Finding the right people was actually easy, according to Giardino. The co-founders assembled the team through connections in UR’s CS department and Giardino’s club RocLab, a student-run organization that built the platform Join AURA connecting undergrads to research opportunities. Currently, the five-person team (excluding Or-Chen) live together, making for a fun breeding ground of spontaneous collaboration.

“It’s almost bad in a sense because me and this guy,” Giardino turns to Golli, “will be walking into each other’s rooms at 4 a.m. and like, ‘I have this idea and we have to do this now!’” Golli’s reply: “We did this multiple — every day!”

The reason behind the team’s nonstop grind: Like the existing plethora of smart AI models, accuracy is key to delivering user satisfaction, which is their top priority. The downside of generative AI is that it can confidently return wrong answers to unknowing users, and the team is only after the best results. Ever since their project began that night in December to their product launch a month later, the work has been nothing short of exhilarating, toiling hours — workdays over the winter break were more relaxed at six hours daily, but through January the project was consuming 12 hours on top of schoolwork on the regular.

Post-launch, the current challenge for Quizard is moving quickly in an evolving market. Sheer manpower on the developing front is the largest issue, they admit, and the team is looking to onboard more developers after finalizing ownership. As for their marketing crew, a looming question stands: how to go viral again? Climbing the charts again is no easy feat, but the Quizard team is also looking for user sustainability. After their first TikTok exploded online, they had no choice but to stay cognizant of competitors, a fervor that lasted them through a series of 5 a.m. all-nighters. Now, the team is continuously analyzing their data to develop insight not only on acquiring users but user retention and integration of user feedback into upcoming features.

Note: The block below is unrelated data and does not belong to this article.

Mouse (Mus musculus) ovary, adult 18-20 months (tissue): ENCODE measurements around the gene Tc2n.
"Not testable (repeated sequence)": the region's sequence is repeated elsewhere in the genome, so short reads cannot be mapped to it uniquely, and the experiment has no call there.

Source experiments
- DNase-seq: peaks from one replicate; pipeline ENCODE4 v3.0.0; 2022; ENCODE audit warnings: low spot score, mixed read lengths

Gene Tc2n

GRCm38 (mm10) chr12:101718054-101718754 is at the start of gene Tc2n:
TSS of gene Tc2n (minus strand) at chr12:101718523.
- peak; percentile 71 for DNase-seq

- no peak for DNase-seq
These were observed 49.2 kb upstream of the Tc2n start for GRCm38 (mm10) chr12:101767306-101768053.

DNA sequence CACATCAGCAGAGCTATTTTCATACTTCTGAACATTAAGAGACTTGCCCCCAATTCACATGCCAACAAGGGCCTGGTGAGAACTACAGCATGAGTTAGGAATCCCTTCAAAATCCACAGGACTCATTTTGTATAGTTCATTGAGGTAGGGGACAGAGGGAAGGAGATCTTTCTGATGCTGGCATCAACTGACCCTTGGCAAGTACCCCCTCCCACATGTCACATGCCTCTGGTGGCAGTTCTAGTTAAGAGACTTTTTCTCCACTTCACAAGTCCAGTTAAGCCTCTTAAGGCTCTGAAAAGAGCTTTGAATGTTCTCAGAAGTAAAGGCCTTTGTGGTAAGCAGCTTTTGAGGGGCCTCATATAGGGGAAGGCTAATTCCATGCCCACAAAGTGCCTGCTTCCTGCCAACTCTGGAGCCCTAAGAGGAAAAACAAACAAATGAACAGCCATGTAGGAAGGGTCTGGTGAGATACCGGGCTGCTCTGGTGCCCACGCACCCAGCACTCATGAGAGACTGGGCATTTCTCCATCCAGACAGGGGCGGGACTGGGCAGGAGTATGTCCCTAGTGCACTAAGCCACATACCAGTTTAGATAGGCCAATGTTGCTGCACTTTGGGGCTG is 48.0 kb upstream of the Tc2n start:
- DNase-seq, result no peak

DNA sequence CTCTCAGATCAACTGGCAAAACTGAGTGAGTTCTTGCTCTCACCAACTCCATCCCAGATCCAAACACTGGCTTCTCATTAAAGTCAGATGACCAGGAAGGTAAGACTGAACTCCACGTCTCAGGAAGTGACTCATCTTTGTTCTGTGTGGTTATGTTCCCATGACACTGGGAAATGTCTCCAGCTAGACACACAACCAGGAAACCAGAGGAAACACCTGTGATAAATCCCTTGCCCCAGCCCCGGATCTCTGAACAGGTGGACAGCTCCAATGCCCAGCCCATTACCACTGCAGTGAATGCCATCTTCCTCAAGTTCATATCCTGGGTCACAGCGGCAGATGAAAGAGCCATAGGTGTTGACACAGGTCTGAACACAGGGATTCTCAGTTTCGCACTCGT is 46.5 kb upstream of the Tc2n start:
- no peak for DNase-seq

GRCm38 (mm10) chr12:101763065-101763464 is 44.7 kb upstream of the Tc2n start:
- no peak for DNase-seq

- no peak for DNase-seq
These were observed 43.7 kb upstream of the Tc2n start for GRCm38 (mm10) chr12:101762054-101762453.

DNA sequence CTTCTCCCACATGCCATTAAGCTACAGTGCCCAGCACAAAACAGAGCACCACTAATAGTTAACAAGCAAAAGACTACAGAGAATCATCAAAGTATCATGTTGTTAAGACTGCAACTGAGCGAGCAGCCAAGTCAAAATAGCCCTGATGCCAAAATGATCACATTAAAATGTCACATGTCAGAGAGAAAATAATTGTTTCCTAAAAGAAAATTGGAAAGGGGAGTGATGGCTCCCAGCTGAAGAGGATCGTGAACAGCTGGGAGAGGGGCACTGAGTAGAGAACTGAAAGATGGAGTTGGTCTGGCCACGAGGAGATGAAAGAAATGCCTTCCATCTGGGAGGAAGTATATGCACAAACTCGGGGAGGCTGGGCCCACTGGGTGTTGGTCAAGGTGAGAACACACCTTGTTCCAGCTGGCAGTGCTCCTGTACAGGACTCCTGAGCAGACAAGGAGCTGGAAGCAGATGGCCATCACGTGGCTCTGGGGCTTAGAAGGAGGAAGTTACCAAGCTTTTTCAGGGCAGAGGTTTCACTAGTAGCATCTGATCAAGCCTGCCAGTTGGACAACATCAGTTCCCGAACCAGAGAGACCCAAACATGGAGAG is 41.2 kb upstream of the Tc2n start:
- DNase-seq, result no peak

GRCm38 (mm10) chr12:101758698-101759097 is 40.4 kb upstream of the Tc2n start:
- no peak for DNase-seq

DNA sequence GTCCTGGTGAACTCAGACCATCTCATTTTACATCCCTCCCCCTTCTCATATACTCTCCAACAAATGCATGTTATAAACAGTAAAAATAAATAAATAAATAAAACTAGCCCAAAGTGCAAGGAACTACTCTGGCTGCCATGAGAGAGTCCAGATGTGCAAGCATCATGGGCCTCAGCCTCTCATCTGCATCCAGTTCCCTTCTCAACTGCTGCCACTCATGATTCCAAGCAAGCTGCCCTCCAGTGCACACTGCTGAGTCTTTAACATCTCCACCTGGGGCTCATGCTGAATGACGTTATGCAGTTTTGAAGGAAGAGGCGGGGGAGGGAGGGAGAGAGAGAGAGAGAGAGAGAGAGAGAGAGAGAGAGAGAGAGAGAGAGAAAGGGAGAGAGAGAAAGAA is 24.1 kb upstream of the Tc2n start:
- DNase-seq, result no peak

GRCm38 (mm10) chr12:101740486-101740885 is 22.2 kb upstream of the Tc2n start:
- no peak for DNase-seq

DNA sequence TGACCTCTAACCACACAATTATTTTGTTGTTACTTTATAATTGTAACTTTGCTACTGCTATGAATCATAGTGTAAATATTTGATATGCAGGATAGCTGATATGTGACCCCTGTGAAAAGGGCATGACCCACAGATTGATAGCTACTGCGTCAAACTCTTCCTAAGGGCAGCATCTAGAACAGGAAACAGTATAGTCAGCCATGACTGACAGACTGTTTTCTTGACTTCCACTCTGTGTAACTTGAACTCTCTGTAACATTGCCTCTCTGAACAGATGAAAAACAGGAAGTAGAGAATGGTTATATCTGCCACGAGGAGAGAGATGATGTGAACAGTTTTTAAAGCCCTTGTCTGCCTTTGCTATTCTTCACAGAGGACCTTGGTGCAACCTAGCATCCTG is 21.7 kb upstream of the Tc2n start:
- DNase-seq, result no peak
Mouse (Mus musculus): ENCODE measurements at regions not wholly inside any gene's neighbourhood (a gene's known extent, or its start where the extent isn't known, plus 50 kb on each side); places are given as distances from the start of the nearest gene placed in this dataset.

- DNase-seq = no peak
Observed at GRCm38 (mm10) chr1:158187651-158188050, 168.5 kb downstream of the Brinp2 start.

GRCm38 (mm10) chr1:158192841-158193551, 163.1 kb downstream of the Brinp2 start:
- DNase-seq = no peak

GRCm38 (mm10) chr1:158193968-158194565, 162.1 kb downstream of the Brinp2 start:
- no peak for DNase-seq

Although Quizard started as a side occupation aimed at helping students like themselves, Giardino and Golli hope to flesh out their passion project into a long-term vision. The future of Quizard is in flux, but it’s still too early to tell, the co-founders conclude. After graduation, Giardino will be working at Slack and Golli is joining Intuit, both as software engineers. As for the other team members, Kingsley will be attending graduate school at Cornell, Manai will be starting at Amazon, and Or-Chen’s post-graduate plans are in marketing.

It’s not an everyday occurrence to build a product from start to finish, but now that Quizard has gained some traction, the pair is realizing how much work is ahead of them. On that list includes plans for migrating the app to the Android interface, as well as making the app more user-oriented through various features coming soon. As Golli says, “We proved the concept — now we actually have to deliver.”